Biomass yield is an important factor when recommending native perennial plants and mixtures for bioenergy production. Our objective was to determine long-term biomass yields in fertilized and unfertilized native plant monocultures and mixtures that show promise for bioenergy across diverse environments in the Upper Midwest. We measured biomass yields, species composition, and diversity annually in monocultures and mixtures ranging from 4 to 24 planted species including grasses, legumes, and other forbs; each managed with and without 67 kg N ha–1 fertilizer applied annually at nine locations for 7 yr. Without N fertilization, switchgrass (Panicum virgatum L.) monocultures and an eight-species mixture of grasses and legumes produced the most biomass over locations and years (5.1 Mg ha–1). (continued)

      Published: June 25, 2015


    • Ruth E. Shaw and Wayne S. Meyer
      Improved Empirical Representation of Plant Responses to Waterlogging for Simulating Crop Yield

      Waterlogging causes apparent reductions in crop yields around the world. Crops undergo plant responses and adaptations due primarily to the reduction in soil oxygen concentrations in the plant root zone that occur during waterlogged conditions. Current methods of assessing and quantifying crop yield reductions due to waterlogging, such as the sum of excess water (SEW) and stress day index (SDI) accumulating methods, and the models DRAINMOD, Agricultural Production Systems Simulator (APSIM), and Salt Water And Groundwater MANagement (SWAGMAN) Destiny (Destiny) do not include plant physiological adaptation processes that may limit or avoid reductions in crop yield. This paper analyses results from field trials to create a unifying concept that recognizes the various responses and adaptations of crops to waterlogging. (continued)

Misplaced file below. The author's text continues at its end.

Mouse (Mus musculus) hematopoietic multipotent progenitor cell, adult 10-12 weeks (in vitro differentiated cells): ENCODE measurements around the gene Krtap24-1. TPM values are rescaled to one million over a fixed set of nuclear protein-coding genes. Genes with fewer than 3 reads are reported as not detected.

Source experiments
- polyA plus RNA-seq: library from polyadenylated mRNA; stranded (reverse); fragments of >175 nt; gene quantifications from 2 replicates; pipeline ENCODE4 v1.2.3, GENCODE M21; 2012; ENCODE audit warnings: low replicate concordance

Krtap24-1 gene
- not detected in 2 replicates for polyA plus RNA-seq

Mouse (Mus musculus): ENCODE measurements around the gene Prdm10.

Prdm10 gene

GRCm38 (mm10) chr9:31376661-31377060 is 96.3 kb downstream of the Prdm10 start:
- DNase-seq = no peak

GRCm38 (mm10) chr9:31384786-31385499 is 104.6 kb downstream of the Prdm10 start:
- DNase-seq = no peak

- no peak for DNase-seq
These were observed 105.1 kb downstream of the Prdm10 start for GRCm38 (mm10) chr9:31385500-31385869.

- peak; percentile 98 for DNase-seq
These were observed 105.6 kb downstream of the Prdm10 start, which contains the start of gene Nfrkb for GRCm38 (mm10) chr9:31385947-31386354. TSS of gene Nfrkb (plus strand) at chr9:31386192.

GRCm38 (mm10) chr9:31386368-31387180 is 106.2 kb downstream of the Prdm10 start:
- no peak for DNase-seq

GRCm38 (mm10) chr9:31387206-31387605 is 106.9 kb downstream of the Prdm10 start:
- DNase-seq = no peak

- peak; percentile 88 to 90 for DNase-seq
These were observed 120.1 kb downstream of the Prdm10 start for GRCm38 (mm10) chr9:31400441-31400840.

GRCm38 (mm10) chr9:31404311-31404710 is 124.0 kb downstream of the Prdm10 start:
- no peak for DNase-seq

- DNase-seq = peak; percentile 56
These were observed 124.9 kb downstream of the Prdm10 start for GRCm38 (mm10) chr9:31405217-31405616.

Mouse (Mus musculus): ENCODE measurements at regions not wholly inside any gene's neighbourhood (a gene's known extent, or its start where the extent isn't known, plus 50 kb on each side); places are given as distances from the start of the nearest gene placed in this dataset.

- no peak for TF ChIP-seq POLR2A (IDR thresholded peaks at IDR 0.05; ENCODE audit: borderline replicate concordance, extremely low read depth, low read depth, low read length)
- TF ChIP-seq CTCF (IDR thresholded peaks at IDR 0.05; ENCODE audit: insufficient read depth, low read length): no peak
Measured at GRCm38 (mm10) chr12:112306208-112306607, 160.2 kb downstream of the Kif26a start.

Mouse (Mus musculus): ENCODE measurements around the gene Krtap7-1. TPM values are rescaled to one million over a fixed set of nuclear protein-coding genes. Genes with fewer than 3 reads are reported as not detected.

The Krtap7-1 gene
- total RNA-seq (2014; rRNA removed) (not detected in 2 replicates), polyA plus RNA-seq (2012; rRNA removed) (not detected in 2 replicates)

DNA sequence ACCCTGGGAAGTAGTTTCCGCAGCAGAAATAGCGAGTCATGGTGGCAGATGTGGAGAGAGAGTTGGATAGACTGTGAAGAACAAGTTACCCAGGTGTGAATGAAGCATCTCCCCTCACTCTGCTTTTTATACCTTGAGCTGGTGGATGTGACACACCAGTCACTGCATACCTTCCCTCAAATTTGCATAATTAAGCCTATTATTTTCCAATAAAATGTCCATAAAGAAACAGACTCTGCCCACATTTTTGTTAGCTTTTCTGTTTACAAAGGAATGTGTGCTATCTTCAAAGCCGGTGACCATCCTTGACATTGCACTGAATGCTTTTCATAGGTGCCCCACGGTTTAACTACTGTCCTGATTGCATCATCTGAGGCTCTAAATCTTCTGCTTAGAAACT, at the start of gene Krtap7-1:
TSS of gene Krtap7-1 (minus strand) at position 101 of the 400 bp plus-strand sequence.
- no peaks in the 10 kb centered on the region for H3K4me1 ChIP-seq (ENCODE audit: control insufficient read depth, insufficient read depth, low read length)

Published: June 25, 2015

    • Grace M. Bluck, Laura E. Lindsey, Anne E. Dorrance and James D. Metzger
      Soybean Yield Response to Rhizobia Inoculant, Gypsum, Manganese Fertilizer, Insecticide, and Fungicide

      From 2000 to 2013, soybean [Glycine max (L.) Merr] grain commodity price increased by almost 300% generating interest in inputs to maximize yield. The objective of this study was to evaluate the effect of commonly sold inputs on soybean grain yield in enhanced (high-input) and traditional (low-input) production systems. Inputs evaluated included: Rhizobia inoculant, gypsum, Mn fertilizer, insecticide, and fungicide. A 16 site-year trial was established in Ohio during 2013 and 2014. (continued)

      Published: July 2, 2015


    • Chang-An Liu and Kadambot H.M. Siddique
      Does Plastic Mulch Improve Crop Yield in Semiarid Farmland at High Altitude?